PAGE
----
Truckers around France, dissatisfied with aid they consider “insufficient,” held a day of action Monday, with a group of independent drivers in Normandy and the English Channel region staging a blockade that prevented hundreds of trucks from moving.
Collateral damage included a Paris gig by British hard rock group Royal Blood. The band tweeted the cancellation of its show Monday night because its gear was stuck at a service station near Paris and “the protesters will not allow the (equipment) trucks to leave.”
In Cyprus, hundreds of livestock breeders protested Monday outside the country’s Presidential Palace and demanded compensation to offset the sharp increase in animal feed prices because of higher transport costs tied to fuel price hikes.
Spanish truck drivers have been disrupting delivery of fresh produce and other goods for supermarkets for more than a week, while farmers paraded their tractors through Madrid on Sunday. Outside government offices, cattle breeders poured out milk that they said costs them more to produce than they earn selling it.
With the country’s logistics in disarray from the trucker protests, Spain’s national fishing federation said members can’t even move their catch from the ports to the markets further inland.
“Right now, it makes no sense to set out to sea to lose money,” said Basilio Otero, head of the FNCP guild.
Italian truck drivers and fishing boat owners and crews also have held one-day protests over high fuel costs.
Their actions come even as governments have spent billions to help businesses and households. France last week unveiled a multibillion-euro economic assistance package, including partial subsidies of fuel for fishing boats and trucks over the next four months, and 3 billion euros to help some companies pay soaring gas and electric bills.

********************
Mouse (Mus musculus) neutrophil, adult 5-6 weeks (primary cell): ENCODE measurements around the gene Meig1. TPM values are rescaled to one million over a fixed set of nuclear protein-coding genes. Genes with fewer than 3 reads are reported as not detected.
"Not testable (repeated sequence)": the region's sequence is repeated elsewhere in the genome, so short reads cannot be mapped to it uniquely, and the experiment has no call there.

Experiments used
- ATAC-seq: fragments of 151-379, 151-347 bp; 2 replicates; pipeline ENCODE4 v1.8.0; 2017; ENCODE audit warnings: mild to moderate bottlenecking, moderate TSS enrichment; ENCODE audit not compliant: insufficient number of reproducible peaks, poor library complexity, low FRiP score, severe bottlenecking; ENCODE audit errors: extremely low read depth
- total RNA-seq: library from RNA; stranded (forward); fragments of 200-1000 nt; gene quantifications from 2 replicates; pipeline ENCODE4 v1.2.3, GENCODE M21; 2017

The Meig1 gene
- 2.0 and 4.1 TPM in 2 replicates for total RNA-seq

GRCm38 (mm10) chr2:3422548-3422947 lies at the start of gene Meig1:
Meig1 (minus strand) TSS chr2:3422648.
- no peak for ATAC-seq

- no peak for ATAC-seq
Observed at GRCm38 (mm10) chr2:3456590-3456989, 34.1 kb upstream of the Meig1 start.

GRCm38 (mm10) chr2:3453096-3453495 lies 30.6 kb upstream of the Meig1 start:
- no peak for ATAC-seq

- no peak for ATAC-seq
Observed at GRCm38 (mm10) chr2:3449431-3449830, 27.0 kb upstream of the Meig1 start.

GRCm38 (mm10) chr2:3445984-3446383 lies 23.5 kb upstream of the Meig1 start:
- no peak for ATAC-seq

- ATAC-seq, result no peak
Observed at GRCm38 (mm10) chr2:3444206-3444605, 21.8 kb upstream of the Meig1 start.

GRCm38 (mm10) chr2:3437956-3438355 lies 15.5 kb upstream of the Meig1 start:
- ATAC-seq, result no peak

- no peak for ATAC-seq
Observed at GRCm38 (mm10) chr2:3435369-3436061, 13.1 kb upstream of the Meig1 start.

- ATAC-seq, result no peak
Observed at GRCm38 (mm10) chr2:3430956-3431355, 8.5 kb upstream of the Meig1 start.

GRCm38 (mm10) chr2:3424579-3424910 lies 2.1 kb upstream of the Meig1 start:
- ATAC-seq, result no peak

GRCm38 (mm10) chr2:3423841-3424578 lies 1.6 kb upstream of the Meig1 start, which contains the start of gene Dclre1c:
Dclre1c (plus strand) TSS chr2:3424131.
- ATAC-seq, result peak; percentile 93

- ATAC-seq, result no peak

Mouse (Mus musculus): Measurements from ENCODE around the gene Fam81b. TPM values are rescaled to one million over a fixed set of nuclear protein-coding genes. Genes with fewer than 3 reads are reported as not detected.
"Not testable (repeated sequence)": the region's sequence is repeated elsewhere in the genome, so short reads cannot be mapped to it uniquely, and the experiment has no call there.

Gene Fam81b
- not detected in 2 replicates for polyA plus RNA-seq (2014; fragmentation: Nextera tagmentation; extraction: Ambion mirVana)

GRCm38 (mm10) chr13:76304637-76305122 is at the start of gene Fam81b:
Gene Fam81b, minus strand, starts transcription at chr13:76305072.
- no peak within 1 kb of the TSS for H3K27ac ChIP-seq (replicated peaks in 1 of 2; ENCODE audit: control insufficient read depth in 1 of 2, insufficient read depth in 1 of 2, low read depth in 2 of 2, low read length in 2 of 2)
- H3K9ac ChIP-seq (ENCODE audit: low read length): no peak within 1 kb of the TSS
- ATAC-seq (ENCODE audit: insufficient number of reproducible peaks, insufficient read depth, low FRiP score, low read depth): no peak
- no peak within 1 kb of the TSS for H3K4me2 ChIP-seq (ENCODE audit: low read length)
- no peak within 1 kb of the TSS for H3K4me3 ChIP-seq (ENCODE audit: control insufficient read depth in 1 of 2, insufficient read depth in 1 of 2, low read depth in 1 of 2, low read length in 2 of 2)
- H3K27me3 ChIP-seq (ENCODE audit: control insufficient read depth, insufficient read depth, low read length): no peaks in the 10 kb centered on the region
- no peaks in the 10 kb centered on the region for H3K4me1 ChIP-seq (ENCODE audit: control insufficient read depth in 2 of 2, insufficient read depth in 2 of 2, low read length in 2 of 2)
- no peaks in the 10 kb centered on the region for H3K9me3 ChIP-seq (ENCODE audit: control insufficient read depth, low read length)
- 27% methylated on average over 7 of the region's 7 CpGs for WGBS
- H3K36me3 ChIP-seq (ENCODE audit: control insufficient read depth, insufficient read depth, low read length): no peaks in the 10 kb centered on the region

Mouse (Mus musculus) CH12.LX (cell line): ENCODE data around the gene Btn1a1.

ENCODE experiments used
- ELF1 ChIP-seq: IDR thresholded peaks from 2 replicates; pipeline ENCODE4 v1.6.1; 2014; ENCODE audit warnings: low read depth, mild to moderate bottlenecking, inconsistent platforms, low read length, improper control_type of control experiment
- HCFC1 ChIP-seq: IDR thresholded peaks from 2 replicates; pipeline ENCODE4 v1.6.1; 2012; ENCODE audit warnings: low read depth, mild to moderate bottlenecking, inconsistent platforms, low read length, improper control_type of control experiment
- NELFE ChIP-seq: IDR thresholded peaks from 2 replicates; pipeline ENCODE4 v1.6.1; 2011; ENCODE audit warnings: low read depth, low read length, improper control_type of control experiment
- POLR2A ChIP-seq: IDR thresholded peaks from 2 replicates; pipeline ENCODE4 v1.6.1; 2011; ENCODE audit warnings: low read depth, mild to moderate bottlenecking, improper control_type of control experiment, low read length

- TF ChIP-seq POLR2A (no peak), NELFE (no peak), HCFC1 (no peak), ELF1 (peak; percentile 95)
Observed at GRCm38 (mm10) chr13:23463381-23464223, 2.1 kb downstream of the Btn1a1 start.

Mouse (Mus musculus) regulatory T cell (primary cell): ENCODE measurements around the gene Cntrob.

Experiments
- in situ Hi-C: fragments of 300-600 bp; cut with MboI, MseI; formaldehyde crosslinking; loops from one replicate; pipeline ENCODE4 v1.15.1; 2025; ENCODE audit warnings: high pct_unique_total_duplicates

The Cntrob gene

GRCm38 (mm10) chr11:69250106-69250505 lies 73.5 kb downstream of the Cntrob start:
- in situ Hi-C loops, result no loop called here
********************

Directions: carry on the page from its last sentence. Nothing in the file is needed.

Greece is giving a one-off subsidy to taxi drivers, and Britain is pledging help for households as utility bills are set to rise 54% in April because of soaring natural gas costs.
Officials in Cyprus say they have lowered fuel taxes to the “absolute minimum permissible” under EU regulations for the next six months, which will cost the government 30 million euros in lost revenue.
Albania, which normally relies on hydroelectric dams for energy, has ran up against a dry winter, forcing it to turn to fossil fuel imports. To save energy, the government has cut power to streetlights on some main roads and intersections and has public employees working from home for two to three days. It’s paying up to 80% of electricity bills for households and small businesses.
To bring down prices long term, there are two options, Cornago said: investment in renewables and measures like better insulation for homes or electrifying industries that rely on natural gas.
In the nearer future, an EU proposal for a common strategic gas reserve could work to improve security of supply by next winter.
“But realistically, refilling reserves at a time of tight gas markets is also going to result in higher prices for consumers generally,” Cornago said.